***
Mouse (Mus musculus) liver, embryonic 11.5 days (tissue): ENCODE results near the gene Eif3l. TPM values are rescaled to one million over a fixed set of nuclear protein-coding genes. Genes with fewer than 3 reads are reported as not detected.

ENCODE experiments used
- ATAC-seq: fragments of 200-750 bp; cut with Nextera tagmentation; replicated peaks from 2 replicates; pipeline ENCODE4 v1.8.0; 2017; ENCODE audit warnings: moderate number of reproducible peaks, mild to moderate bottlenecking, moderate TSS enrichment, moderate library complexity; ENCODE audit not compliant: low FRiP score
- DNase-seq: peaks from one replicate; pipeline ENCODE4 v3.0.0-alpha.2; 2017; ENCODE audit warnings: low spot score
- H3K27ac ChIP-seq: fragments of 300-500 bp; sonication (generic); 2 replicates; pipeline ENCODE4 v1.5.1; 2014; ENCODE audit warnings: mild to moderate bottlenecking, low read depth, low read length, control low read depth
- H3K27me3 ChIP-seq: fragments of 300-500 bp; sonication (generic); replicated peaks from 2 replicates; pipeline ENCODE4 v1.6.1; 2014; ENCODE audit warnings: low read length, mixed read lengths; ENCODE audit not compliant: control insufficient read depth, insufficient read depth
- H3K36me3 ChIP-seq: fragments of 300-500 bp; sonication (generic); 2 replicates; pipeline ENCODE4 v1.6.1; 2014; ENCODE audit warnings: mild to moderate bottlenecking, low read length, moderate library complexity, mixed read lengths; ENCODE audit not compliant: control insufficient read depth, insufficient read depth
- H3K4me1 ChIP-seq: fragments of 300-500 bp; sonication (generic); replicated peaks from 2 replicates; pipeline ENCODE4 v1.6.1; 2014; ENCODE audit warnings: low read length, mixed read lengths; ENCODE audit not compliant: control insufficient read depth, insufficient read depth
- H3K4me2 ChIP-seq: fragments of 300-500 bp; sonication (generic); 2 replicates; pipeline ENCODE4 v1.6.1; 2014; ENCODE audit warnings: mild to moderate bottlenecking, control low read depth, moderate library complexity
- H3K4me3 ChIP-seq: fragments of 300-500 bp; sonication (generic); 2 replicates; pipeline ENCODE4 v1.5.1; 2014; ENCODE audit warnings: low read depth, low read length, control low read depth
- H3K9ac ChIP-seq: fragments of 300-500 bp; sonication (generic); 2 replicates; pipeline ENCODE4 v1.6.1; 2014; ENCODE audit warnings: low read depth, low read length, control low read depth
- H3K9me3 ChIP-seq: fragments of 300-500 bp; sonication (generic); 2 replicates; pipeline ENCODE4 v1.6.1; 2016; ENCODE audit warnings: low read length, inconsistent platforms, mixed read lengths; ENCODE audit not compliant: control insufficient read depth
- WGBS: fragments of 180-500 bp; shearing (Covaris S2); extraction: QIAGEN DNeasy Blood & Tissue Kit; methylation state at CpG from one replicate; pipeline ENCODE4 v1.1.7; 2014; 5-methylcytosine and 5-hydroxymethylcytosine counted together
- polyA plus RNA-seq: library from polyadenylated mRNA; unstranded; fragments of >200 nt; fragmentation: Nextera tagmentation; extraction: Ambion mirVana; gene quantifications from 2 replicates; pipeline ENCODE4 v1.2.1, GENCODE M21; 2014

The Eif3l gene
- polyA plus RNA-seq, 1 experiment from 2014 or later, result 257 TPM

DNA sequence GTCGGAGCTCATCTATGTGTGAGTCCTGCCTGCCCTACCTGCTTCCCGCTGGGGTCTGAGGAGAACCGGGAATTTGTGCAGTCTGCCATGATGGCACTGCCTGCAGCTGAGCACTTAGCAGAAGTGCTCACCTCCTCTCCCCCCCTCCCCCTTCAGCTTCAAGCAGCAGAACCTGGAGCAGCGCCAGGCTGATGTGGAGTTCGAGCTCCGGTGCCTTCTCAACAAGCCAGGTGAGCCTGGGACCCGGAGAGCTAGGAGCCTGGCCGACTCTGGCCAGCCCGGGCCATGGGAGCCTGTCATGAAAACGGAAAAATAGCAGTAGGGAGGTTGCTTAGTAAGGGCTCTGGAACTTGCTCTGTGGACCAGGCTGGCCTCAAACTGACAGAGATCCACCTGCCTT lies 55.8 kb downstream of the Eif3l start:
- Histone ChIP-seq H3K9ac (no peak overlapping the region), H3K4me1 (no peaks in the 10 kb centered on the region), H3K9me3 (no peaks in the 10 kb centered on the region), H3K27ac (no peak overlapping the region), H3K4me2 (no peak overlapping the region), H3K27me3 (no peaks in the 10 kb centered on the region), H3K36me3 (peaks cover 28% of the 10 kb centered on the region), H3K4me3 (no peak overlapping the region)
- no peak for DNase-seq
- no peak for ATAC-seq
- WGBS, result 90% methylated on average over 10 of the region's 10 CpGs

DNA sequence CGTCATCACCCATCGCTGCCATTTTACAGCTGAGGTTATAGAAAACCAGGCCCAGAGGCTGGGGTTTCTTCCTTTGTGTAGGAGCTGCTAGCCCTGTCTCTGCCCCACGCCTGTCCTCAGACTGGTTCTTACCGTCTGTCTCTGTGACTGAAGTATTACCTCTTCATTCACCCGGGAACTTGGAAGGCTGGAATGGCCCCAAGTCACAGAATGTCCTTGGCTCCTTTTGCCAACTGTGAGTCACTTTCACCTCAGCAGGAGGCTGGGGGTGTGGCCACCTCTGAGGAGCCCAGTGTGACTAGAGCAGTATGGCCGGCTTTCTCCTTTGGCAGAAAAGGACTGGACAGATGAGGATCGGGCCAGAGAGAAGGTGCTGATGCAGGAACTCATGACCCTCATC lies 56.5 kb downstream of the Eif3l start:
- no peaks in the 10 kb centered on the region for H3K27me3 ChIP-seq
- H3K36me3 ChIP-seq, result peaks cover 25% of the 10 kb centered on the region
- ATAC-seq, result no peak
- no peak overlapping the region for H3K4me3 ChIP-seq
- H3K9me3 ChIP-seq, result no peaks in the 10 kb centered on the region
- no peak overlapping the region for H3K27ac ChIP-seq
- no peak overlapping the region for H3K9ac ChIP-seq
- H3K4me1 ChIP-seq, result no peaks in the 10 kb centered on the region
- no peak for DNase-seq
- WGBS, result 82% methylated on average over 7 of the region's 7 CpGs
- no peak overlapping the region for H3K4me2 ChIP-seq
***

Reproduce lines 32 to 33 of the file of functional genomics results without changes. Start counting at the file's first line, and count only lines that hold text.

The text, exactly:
- WGBS, result 82% methylated on average over 7 of the region's 7 CpGs
- no peak overlapping the region for H3K4me2 ChIP-seq